(Which led me to this: The Dart Center for Journalism and Trauma: The Dart Center is a global network of journalists, journalism educators and health professionals dedicated to improving media coverage of trauma, conflict and tragedy. The Center also addresses the consequences of such coverage for those working in journalism.)
posted by ColdChef at 12:15 AM on August 11, 2006


smallerdemon: As for point one, you can blame Louisiana's congress critters past and present.

Point two, you're comparing a little itty bitty country to a huge state? OK, whatever.

Point three, to the best of my knowledge, the ports and oil production are already running smoothly. As for other commerce, even Hollywood has returned and is shooting movies again. They even blew up a ferry in the river with Denzel Washington.

But hey, if everybody wants to take aim at DC, fine. Start with Louisiana's senators and representatives. After all, the legislative branch decides spending, and the concept of 'weak executive' is the basis for checks and balances.

Oh, I forgot, "checks and balances" is stupid. Oh well, I recommend no one hold their breath waiting for Shrub Inc. Bush's dick is too hard fucking the mid-east to care much about the Gulf coast.
posted by mischief at 2:37 AM on August 11, 2006


smallerdemon: As for point one, you can blame Louisiana's congress critters past and present.

Point two, you're comparing a little itty bitty country to a huge state? OK, whatever.

Point three, to the best of my knowledge, the ports and oil production are already running smoothly. As for other commerce, even Hollywood has returned and is shooting movies again. They even blew up a ferry in the river with Denzel Washington.

But hey, if everybody wants to take aim at DC, fine. Start with Louisiana's senators and representatives. After all, the legislative branch decides spending, and the concept of 'weak executive' is the basis for checks and balances.

Oh, I forgot, "checks and balances" is stupid. Oh well, I recommend no one hold their breath waiting for Shrub Inc. Bush's dick is too hard fucking the mid-east to care much about the Gulf coast.
posted by mischief at 2:45 AM on August 11, 2006


Thank you for this post, ColdChef, painful and raw as it is to read. I hope you, brundlefly, Astro Zombie and all others who have personal knowledge continue to testify. This national disgrace is something that will continue rippling for decades.

I went to a blues festival in July, and one day was devoted to musicians from New Orleans and the area, as a show of support for the musicians. Marva Wright told about her experiences losing everything - and having to rebuild in Maryland. Tab Benoit was particularly eloquent and spoke to his outrage with our government abandoning an entire region. He suggested that no one give to the major charities and government bodies which are not delivering - rather, to go there ourselves, spend money as tourists, and find ways to offer help and support on a more human to human level. The New Orleans day was both painful and joyous - you know, the blues.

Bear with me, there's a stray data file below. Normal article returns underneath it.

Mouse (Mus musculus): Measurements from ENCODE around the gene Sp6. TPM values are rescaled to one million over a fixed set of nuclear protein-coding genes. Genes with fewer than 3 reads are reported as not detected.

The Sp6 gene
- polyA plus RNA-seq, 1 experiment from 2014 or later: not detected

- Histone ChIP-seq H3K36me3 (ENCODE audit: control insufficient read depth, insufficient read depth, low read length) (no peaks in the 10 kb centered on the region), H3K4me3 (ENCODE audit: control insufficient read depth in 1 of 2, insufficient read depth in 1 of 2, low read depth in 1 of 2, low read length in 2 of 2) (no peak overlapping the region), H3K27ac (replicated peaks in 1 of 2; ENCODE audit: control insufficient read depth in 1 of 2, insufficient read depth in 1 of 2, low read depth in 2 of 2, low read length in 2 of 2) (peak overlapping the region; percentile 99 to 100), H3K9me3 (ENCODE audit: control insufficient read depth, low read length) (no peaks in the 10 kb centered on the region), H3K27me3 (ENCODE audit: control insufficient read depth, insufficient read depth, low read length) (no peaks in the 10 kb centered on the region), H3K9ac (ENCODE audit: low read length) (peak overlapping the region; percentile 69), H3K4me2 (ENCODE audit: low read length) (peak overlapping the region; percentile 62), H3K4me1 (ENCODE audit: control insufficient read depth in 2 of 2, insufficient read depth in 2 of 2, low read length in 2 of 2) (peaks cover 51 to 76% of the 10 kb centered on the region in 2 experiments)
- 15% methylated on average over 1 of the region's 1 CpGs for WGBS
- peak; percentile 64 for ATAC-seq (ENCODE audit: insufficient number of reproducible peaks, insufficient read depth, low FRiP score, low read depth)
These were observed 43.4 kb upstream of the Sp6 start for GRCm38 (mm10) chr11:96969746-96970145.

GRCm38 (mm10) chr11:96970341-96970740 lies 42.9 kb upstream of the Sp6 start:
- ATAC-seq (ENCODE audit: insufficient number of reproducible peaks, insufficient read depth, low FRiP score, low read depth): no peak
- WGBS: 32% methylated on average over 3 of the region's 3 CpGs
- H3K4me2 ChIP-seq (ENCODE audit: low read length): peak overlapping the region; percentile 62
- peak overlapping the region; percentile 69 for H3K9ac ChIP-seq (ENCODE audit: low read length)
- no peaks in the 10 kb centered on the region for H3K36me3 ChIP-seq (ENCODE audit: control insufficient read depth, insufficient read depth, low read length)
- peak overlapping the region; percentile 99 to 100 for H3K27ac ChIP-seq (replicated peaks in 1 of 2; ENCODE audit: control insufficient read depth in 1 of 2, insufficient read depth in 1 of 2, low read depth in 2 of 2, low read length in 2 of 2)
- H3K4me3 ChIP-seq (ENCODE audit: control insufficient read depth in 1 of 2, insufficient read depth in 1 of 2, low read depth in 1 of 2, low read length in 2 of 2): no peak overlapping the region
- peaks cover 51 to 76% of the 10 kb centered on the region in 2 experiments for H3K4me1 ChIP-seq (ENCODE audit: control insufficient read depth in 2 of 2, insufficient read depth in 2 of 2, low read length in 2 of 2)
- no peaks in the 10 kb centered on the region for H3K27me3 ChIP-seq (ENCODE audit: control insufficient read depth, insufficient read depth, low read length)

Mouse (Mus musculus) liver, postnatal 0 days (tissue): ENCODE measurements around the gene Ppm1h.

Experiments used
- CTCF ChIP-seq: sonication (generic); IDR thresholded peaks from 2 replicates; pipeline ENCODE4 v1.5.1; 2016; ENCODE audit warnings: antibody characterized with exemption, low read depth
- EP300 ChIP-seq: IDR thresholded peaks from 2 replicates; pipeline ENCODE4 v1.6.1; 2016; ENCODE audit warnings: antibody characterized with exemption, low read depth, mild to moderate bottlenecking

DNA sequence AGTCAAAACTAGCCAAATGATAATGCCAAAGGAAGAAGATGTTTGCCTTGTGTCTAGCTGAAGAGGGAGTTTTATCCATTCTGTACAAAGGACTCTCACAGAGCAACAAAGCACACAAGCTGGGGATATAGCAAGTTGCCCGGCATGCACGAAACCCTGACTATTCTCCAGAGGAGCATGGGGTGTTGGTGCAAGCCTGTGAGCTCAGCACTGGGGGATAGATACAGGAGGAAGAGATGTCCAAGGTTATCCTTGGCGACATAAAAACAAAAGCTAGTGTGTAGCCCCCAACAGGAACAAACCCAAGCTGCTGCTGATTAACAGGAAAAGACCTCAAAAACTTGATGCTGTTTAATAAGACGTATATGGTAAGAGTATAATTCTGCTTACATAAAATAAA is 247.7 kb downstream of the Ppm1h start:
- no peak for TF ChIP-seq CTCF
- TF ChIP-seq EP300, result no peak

ColdChef, you are our local voice ... if there are organizations that we can support or ways that we can contribute, keep letting us know.
posted by madamjujujive at 4:06 AM on August 11, 2006


Uncharted Territory - Mental Health Experts Struggle to Forecast Katrina's Psychological Impacts -- and Best Treatments

"A few days after the terrorist attacks of 2001, mental health experts descended on New York, poised to help residents cope with a wave of psychiatric problems that never materialized. But experts in disaster psychiatry predict that the repercussions from Hurricane Katrina, a catastrophe without parallel in modern American history, are likely to be far greater and to last for years.

"This is unprecedented," said New York psychiatrist Spencer Eth, who was involved in treating survivors of the World Trade Center attack, which unlike the hurricane, killed many victims at the scene and destroyed several office towers, not entire communities. "People are not going to bounce back and resume their lives and recover" at the pace seen after other disasters, Eth predicted.

The previous disasters on which experts rely for lessons about how to handle the victims of mass tragedy -- plane crashes, earthquakes and hurricanes including Andrew, which struck Florida in 1992; the bombing of the Oklahoma City federal building in 1995; the attacks of Sept. 11, 2001 -- are all dwarfed by the devastation wrought by Katrina."


Myths & Realities about the Impact of Katrina and Other Trauma, and Post Traumatic Stress Reactions (PDF)

Understanding Post Traumatic Stress Disorder
posted by madamjujujive at 4:22 AM on August 11, 2006


BTW, after my second heart attack (or was it my third), I did lose everything, in a bankruptcy and a divorce, due to disability.

Sounds like you have been through a lot, that's too bad. I guess it's understandable that after so much pain, you have had to erect some solid walls around yourself. I hope your heart continues to heal.
posted by madamjujujive at 4:39 AM on August 11, 2006


>> I'll say it again, "The US federal bureaucracy is not big enough to respond to a
>> situation like Katrina."
>
> That's one of the stupidest things I've heard all day. And
> trust me -- I've heard some good ones.